Find us on Google+

Wednesday, 3 October 2012

Learning from Others

By Chola Mukanga

Rwanda's current stunning development results suggests real value to Zambia of learning from it and other countries on the quickest way to ensure high economic growth is accompanied with poverty reduction. While Zambia shares Rwanda’s high growth success, it does not share its poverty reduction results. Over the last five year’s Kagame's government has lifted one million Rwandans out of poverty, with poverty rates declining from 56.7% in 2005/6 to 44.9 percent in 2010/11. Zambia’s poverty remains around 70%, in some provinces even as much as 80-90% with inequality continuing to increase.

Analysis and evidence is vital for improving decision making and developing robust economic and social policies. At the national level, some effort has been made by Government in providing further support to the Central Statistics Office to ensure sufficient data exists on tracking progress on key MDG indicators as well as undertaking the economic census. More needs to be done with existing data by embedding economic expertise in all ministries. There’s a bankruptcy of cost benefit analysis which has led to costly proposals such as the Mongu-Kalabo road. But equally more urgent is the need to look beyond our borders for evidence. Governments around the world focused on ensuring better returns from policy interventions are increasingly recognising the advantages of complementing national evidence with international evidence.

International evidence can enable GRZ to identify good practice. By comparing experience in tackling poverty reduction and increasing growth across countries, it would be able to observe what cost effective policies work best and under what conditions. By effectively comparing why another country (e.g. Namibia) is “better” in one area (e.g. rural tourism) it opens policy makers to develop new solutions by building on existing depository of knowledge from other countries. International experience and data therefore provides invaluable evidence of what works in practice, and help policy makers avoid either re-inventing policies which already exist elsewhere, or repeating others' mistakes. Analytically, it can also help identify potential areas of natural experiments. A key analytical challenge is to be sure whether formulated policies are able to deliver the intended results, and indeed whether the policy changes would be fundamentally responsible for those changes.

Ordinary Zambians also benefit from such wide ranging evidence because it boosts the democratic function by informing the public. It increases the level of information openly available, which in turn allows citizens to develop ideas that challenge government and also holds it to account. For example, a simple comparison of how countries in the SADC region perform on youth employment that is widely disseminated in new social media may facilitate debate on whether enough is being done domestically. This in turn may incentivise Government to search for solutions which can contribute towards a more efficient use of resources.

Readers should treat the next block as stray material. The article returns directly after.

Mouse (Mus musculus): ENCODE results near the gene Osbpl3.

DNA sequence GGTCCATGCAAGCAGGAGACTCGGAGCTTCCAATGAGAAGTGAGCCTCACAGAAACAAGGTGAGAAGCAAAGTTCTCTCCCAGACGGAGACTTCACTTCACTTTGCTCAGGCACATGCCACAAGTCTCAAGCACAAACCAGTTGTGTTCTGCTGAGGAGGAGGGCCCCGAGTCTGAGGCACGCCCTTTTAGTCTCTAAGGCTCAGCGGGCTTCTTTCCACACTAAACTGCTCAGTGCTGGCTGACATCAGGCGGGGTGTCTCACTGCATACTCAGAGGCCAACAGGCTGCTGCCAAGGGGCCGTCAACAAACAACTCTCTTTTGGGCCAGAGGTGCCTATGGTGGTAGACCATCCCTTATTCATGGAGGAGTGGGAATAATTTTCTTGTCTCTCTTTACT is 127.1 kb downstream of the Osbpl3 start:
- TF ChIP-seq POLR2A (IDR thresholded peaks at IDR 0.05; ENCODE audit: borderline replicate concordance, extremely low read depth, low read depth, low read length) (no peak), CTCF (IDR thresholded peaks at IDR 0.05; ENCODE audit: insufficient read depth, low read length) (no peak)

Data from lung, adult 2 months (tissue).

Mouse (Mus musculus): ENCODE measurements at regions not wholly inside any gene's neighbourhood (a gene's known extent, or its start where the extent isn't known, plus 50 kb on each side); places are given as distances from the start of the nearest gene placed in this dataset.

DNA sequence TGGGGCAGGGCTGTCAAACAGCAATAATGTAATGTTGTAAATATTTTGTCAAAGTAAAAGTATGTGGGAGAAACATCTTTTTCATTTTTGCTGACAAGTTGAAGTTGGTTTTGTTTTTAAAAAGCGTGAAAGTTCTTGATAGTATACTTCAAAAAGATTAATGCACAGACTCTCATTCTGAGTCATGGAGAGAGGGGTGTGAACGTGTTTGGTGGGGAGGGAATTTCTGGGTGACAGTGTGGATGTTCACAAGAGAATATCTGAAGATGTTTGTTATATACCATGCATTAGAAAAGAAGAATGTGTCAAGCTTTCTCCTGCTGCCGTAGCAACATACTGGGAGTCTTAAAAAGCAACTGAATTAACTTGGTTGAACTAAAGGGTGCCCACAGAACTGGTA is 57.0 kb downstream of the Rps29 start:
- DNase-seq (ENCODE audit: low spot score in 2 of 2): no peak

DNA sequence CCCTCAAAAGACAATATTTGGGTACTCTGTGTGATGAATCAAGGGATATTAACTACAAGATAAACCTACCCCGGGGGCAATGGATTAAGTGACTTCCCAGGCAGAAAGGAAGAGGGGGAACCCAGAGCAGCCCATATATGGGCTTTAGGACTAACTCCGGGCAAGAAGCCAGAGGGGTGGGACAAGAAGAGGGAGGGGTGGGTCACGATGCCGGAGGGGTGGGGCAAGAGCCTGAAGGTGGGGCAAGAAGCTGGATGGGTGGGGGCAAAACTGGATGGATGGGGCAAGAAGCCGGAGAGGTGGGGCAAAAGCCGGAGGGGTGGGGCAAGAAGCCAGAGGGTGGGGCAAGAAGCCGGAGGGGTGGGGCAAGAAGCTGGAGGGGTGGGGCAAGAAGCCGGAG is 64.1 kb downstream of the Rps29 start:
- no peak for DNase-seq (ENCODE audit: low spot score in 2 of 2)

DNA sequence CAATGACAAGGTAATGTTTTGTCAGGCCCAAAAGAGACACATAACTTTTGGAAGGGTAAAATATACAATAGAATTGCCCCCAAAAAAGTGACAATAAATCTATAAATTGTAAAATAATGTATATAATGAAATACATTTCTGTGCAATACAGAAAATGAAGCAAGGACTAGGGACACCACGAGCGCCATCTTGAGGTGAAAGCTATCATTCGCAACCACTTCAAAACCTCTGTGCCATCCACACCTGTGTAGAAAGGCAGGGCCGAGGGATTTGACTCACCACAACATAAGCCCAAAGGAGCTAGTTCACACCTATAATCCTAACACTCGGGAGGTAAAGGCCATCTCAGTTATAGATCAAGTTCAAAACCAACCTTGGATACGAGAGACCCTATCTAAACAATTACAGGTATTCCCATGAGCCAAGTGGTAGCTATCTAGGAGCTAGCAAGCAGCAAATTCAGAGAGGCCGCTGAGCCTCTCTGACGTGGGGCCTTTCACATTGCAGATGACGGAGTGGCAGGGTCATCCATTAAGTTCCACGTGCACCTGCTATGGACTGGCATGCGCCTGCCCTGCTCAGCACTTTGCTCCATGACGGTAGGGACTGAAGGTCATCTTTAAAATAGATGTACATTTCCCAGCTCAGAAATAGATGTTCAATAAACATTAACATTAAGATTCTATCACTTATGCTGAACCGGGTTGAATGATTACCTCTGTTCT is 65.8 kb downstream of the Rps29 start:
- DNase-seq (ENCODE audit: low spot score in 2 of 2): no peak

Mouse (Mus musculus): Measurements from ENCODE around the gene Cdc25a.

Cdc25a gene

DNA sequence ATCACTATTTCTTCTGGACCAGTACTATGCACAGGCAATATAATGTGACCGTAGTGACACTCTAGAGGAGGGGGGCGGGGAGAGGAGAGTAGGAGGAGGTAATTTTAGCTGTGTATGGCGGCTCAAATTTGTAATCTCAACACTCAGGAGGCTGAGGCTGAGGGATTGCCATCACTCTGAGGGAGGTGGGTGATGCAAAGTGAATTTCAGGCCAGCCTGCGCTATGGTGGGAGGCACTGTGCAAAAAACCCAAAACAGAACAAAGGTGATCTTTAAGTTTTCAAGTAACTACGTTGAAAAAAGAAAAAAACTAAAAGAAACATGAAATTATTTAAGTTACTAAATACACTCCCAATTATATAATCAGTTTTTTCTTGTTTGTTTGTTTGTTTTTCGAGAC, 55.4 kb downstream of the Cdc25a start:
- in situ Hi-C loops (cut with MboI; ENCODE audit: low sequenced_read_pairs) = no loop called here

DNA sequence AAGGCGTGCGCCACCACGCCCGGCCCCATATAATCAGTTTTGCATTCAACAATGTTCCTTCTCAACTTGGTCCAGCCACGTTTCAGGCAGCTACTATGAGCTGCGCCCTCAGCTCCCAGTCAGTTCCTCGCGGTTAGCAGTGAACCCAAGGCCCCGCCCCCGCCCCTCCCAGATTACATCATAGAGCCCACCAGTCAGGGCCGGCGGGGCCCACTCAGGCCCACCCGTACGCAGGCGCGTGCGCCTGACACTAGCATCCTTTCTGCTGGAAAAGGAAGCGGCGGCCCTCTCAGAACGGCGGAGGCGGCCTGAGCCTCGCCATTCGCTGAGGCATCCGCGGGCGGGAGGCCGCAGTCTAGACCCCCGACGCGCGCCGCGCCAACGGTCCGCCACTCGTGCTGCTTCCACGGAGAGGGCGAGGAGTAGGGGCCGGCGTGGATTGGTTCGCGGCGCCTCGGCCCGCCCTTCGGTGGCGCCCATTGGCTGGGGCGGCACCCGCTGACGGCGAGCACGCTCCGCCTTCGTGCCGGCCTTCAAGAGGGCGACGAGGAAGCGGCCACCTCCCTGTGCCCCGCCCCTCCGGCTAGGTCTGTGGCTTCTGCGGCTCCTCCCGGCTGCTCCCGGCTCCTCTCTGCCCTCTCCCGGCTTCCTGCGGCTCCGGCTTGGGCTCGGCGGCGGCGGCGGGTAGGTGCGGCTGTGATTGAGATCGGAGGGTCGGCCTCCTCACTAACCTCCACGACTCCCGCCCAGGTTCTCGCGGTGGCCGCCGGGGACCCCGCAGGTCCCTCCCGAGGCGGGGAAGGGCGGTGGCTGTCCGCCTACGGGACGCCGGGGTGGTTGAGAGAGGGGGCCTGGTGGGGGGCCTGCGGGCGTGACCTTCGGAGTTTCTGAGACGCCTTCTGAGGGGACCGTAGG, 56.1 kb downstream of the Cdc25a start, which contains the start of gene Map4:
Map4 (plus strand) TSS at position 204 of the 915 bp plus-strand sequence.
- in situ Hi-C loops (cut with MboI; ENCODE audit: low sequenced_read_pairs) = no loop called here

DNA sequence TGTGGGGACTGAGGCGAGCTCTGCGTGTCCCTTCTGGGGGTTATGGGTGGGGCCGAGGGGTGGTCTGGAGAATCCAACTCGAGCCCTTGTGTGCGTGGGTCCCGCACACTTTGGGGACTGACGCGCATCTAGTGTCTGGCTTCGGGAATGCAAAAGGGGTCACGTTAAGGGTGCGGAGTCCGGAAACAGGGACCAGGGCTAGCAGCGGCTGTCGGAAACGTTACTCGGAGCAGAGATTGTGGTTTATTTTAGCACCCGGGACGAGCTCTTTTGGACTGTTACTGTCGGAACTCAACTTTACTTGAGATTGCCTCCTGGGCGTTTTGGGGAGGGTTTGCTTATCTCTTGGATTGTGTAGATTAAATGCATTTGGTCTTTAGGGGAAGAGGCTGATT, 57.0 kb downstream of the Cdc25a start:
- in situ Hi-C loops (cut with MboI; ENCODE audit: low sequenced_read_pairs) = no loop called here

If all this sounds like piece in the sky, one only needs to take a look at Mauritius and Botswana to see that much can be learned even from a high level scan. Mauritius has long been heralded as a “success story”. There’s broad consensus that one of the reasons for its strong showing is down to strength of its "institutions". This challenges the narrative espoused by Zambian politicians that Mauritius largely developed due to export process zones! Such non-conventional policy interventions certainly contributed to the success but these operated within the context of a favourable trading environment externally and very strong economic and political institutions domestically.

Broadly understood, the Mauritian experience is not one that is can be duplicated by replicating its non-conventional policies under less favourable global conditions i.e. at present. That approach may well be hazardous. Crucially, the key elements of the Mauritian strategy—heavy intervention, extensive subsidization, and targeting, including through the creation of Multi Facility Economic Zones— may be fraught with difficulties because the preconditions for ensuring that an interventionist strategy succeeds, notably, the quality of domestic institutions and political processes, may not be in place.

What we see in Mauritius is that the impact of strong institutions has been much broader and deeper. If Mauritius has demonstrated one thing, it is the invaluable benefit conferred by a domestic political system that is inclusive and provides a basis for keeping social conflict manageable. In Zambia, we have benefited from remarkable social stability. What we lack is an inclusive and open political system that does not revolve round the “cult of leadership”. A system is needed which would attract the best talent to take part in the political process rather shun from it – as is the case at present. A system that exists to serve the electorate rather than the politicians.

No country illustrates better the value of strong and accountable state institutions than Botswana. From inception Botswana benefited from a long process of state and institution formation inherited from the Tswana states. This was crucial for developing checks and balances on politicians, resolving disputes and creating good governance. The integrative structure of Tswana states also limited regionalism and facilitated the emergence of a national identity. Decisions at the formation of the modern state in the 1960s built on this legacy. Then by historical chance, the eight Tswana states ended up controlling a single independent nation so that their institutions could help to determine national institutions without coming into conflict with other sets of institutions or interests. Moreover, the comparative neglect of the colony by the British administration allowed these institutions not only to persist, but to develop further in marked contrast to other experiences with indirect rule, including Zambia’s. But more importantly, Botswana ensured that elite interests were powerfully represented in early independence governments. Since elites were heavily invested in ranching, this led to a socially efficient development of the ranching industry and secure property rights which greatly facilitated the early growth of the economy.